Home News and Features Features Freedom to Fly – An Interview with Snowboarder Jeff DeForge of Adamant

Freedom to Fly – An Interview with Snowboarder Jeff DeForge of Adamant

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by Carla Occaso

The Bridge: Where are you from? What was it like?

Photo by Ashley Rosemeyer
Photo by Ashley Rosemeyer

DeForge: I grew up Adamant, one of the smallest towns imaginable. It’s in the town of Calais, which is located just north of Montpelier. Having grown up in such a small place has made traveling to new cities and mountains beyond exciting. I’m always amazed by the different cultures and lifestyles our country has to offer.

The Bridge: What was your childhood like?

DeForge: I played organized hockey growing up, and winters always provided cold temperatures and good snow for the most part. My siblings and I loved the snow and we would spend hours on end playing outside regardless of the weather. During the summer I would swim, hike, read books, bike, camp and go exploring with the homies.

The Bridge: When you were little, what did you want to be when you grew up?

DeForge: I always had an interest in being a marine biologist as a kid, and also wanted to be a professional hockey player. I believe I was 14 or 15 years old when I started to realize that snowboarding was the path I would choose to pursue.

The Bridge: When did you first snowboard?

DeForge: It was around third or fourth grade when I got a hard plastic snowboard from the local mall. After a few years of backyard boarding, I was ready to leave the plastic board at home for a real board with real edges and headed for the mountains. Because I was good at ice skating, I had some basic idea of edge control, but boards and skates are not all that similar and it took me many years to master even just turning.

The Bridge: What did you think of it?

Jeff DeForge
Jeff DeForge

DeForge: At first snowboarding was exciting, difficult, independent, and incredibly thrilling. I had never really quite experienced something as freeing. For the first six years of riding, most of my time was consumed with playing hockey as well as other team sports, so I was only able to go to the mountains a few times every winter. I guess for me, the independence of riding was the most appealing aspect. I fell in love with the freedom of riding without coaches or teammates or anyone telling me what to do, and I really felt like my snowboard would be able to take me anywhere in the world. For these reasons I am still completely obsessed with snowboarding.

The Bridge: How long have you been snowboarding?

DeForge: This will be my 14th season snowboarding, I started riding on Burke Mountain just outside of Lyndon, Vermont in fourth grade during the winter of 2000, with fellow Calais residents Matt Gale-Pyka and his father, Marek. I snowboard because it’s personally rewarding, regardless of points or scores. I spend my life chasing snow because it’s what makes me happy. Also, I get really restless if I stay in one place for too long, so being able to travel and find different means of seasonal employment is ideal for me.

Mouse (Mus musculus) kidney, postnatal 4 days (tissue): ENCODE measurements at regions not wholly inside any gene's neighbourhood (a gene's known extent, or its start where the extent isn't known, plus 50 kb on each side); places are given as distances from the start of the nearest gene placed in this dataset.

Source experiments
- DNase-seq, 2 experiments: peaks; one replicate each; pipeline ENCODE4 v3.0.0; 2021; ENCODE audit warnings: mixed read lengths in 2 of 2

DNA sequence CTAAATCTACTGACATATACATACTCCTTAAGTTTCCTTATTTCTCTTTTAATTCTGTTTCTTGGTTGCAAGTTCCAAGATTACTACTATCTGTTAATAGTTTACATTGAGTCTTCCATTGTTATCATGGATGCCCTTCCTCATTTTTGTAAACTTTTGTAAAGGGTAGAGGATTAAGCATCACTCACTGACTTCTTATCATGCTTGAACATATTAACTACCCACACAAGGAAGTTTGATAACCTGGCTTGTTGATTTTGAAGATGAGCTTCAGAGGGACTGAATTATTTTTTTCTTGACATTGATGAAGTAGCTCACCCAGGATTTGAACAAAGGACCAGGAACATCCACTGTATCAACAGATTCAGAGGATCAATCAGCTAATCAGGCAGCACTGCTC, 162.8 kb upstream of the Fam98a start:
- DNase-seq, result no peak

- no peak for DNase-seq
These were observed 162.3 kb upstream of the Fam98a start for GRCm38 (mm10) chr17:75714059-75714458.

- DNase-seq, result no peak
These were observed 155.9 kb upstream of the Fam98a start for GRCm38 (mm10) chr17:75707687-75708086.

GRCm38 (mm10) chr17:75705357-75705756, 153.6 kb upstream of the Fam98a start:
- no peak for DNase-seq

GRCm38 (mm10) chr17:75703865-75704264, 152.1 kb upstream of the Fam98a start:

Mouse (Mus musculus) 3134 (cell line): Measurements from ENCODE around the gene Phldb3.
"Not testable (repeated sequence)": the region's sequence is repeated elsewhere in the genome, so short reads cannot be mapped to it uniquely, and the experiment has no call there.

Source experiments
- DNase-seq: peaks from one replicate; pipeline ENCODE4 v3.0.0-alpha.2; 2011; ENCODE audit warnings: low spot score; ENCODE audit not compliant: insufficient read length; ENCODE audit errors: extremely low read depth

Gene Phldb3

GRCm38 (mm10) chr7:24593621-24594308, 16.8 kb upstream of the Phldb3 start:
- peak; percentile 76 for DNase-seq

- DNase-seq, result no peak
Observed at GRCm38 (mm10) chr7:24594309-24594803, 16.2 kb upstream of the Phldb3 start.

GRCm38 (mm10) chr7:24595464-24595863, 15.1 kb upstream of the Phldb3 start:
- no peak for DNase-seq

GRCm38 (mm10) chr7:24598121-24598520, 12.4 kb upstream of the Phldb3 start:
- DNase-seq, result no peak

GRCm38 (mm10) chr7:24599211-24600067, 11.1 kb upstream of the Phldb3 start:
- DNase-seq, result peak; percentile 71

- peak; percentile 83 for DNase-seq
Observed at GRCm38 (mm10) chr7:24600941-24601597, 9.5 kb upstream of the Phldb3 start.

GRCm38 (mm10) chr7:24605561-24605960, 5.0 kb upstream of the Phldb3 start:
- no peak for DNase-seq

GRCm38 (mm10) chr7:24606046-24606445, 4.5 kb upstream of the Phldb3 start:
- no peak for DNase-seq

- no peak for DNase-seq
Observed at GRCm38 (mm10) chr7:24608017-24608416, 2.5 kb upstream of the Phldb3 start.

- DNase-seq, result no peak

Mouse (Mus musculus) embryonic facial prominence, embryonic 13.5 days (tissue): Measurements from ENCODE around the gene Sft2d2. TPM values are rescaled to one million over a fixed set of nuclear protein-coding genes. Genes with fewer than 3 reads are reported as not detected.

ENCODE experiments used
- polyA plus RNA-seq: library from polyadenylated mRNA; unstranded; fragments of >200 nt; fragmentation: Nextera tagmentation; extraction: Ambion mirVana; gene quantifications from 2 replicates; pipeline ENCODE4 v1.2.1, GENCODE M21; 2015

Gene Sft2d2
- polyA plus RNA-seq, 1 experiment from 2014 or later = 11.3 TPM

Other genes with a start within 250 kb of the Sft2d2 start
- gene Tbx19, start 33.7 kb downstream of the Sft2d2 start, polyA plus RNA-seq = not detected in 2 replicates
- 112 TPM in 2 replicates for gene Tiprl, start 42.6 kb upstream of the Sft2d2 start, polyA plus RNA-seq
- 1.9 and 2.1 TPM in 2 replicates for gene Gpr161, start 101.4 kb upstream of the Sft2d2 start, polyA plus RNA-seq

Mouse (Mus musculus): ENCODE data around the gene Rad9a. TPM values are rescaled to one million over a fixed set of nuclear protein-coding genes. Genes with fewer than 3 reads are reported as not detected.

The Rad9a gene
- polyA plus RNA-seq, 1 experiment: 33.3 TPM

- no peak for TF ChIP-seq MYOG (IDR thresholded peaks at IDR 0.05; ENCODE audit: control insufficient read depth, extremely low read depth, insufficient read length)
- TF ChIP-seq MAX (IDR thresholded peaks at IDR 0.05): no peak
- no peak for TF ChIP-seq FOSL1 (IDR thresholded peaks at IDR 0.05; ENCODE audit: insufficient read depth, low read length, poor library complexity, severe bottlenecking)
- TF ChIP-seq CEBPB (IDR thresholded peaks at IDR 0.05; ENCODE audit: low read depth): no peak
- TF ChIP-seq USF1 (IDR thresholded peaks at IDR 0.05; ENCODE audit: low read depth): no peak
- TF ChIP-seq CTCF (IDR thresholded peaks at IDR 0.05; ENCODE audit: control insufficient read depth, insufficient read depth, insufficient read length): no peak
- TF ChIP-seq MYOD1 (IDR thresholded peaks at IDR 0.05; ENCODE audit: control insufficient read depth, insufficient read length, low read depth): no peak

The Bridge: Tell us about the sponsorships … how did it start? How did it progress? Who are your sponsors now?

DeForge: The first sponsor I had was the local shop in Waitsfield, now known as Infinite Boardroom. The shop manager, Travis Kerr, has been my biggest supporter and he’s been helping me out with other sponsors, traveling, competing, and just having fun.

Currently my other sponsors are CandyGrind, Sugarbush Parks, and StepChild snowboards.

The Bridge: What are your favorite (snowboard) brands?

DeForge: I’m a big fan of the product, image and brand direction of both CandyGrind and StepChild. Most snowboard companies are cool because they let riders be individual and creative, instead of trying to force everyone to be the same. Everyone brings something different to the table, whether it’s riders or companies, and that’s what keeps our industry so interesting.

The Bridge: What about your parents? Did they contribute to your interests? Did they and do they support you? Encourage you?

DeForge: My parents bought my first snowboard and helped me out with some of my first season passes, and for a while snowboarding was just a normal thing I would do a couple times a year. But as riding started to take over, there was a rough period where my parents weren’t stoked on snowboarding because I had quit all the team sports they had invested time and money into, and they really missed being so involved with my life. Also I started caring a lot less about school, and even ended up graduating a year early so that I could pursue my dreams.

At the time my parents weren’t very supportive of graduating early, I guess most people envision their kids going to college, getting a good job, and making lots of money. After a while though, they came to understand why I chose this path and now they are completely supportive of what I do. They stay pretty updated on all the things I’ve been getting into.

The Bridge: What would you say to younger kids who look up to you? What advice do you have?

DeForge: If there is anyone who looks up to me, I would tell them to find something they love, work hard to be able to do the things you are passionate about, travel as much as possible, and be open to new opportunities. Put yourself out there and don’t be afraid to try new things. Don’t waste your life wishing or hoping things were different. There is no age limit to happiness — you just have to get out there and find it.

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